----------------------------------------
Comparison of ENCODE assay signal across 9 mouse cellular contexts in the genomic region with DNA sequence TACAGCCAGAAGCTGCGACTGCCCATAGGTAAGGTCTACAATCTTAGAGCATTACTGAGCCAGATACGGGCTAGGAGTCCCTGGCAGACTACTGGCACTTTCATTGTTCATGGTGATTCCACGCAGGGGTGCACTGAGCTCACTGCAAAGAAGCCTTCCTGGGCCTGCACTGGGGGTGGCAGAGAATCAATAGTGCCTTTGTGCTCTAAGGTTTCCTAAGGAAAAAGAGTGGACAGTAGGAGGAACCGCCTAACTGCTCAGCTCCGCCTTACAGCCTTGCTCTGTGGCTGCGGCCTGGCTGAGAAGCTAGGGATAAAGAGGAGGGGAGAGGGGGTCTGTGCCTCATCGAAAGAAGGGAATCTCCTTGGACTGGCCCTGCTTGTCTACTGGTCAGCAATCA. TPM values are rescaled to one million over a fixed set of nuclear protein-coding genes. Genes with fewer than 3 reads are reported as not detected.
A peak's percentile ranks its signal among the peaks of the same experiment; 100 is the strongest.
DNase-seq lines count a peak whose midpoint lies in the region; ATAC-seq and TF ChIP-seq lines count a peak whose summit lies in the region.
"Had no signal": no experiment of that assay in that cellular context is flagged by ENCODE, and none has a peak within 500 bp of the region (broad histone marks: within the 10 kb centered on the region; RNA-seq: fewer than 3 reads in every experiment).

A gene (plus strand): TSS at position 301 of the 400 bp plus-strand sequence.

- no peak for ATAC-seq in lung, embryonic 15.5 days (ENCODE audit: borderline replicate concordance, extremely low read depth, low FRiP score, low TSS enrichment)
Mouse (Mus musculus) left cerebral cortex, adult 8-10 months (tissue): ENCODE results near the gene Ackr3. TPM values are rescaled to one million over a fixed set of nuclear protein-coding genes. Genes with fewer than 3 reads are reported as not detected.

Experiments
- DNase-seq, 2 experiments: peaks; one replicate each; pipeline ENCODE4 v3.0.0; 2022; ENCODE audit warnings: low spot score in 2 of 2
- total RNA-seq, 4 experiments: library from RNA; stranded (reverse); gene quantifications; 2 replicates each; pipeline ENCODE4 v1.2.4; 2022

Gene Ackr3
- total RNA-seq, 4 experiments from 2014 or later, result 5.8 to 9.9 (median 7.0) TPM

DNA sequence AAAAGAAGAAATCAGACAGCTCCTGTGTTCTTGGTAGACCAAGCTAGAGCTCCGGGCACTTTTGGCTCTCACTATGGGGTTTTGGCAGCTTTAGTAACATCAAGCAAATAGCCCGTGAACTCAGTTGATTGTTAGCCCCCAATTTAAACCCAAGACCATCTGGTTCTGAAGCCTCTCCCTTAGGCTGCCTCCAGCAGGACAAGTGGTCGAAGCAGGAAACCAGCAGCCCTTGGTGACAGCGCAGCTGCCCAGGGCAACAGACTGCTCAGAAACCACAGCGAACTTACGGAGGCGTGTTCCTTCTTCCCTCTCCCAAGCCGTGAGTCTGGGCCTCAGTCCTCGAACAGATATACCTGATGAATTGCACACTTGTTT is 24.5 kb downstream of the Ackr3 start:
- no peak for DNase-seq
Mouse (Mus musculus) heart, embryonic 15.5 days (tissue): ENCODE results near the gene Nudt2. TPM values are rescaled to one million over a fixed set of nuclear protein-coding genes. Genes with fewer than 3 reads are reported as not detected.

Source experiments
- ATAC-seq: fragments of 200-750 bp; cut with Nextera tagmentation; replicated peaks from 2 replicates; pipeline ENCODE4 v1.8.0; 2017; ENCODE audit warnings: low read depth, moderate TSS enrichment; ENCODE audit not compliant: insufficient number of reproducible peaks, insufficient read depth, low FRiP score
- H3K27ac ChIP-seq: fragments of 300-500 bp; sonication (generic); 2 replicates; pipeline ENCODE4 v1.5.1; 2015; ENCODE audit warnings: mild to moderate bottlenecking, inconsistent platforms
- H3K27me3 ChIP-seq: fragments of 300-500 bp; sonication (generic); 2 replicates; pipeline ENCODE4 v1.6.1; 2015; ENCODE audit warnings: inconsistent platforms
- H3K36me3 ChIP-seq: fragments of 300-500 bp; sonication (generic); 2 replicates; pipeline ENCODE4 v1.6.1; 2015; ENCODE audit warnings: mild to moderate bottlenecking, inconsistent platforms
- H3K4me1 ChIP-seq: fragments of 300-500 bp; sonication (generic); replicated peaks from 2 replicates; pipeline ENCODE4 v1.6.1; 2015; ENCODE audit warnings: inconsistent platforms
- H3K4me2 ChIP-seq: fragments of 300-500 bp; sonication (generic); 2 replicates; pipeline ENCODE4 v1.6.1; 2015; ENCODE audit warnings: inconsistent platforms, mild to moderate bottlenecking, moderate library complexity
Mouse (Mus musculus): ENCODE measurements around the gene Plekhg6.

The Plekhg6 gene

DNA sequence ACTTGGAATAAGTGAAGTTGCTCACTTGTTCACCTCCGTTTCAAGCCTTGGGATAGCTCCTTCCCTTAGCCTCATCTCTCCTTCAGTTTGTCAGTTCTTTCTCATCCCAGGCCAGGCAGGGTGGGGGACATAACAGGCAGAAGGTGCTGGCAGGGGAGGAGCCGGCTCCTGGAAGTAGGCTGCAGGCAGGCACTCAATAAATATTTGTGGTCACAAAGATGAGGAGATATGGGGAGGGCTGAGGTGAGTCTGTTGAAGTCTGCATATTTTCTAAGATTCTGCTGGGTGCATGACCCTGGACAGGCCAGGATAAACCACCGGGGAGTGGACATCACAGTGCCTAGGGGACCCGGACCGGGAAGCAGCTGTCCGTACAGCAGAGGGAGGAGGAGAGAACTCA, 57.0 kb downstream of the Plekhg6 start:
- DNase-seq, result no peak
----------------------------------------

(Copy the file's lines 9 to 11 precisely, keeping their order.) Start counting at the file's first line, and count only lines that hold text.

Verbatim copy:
- DNase-seq, 2 experiments: peaks; one replicate each; pipeline ENCODE4 v3.0.0; 2022; ENCODE audit warnings: low spot score in 2 of 2
- total RNA-seq, 4 experiments: library from RNA; stranded (reverse); gene quantifications; 2 replicates each; pipeline ENCODE4 v1.2.4; 2022

Gene Ackr3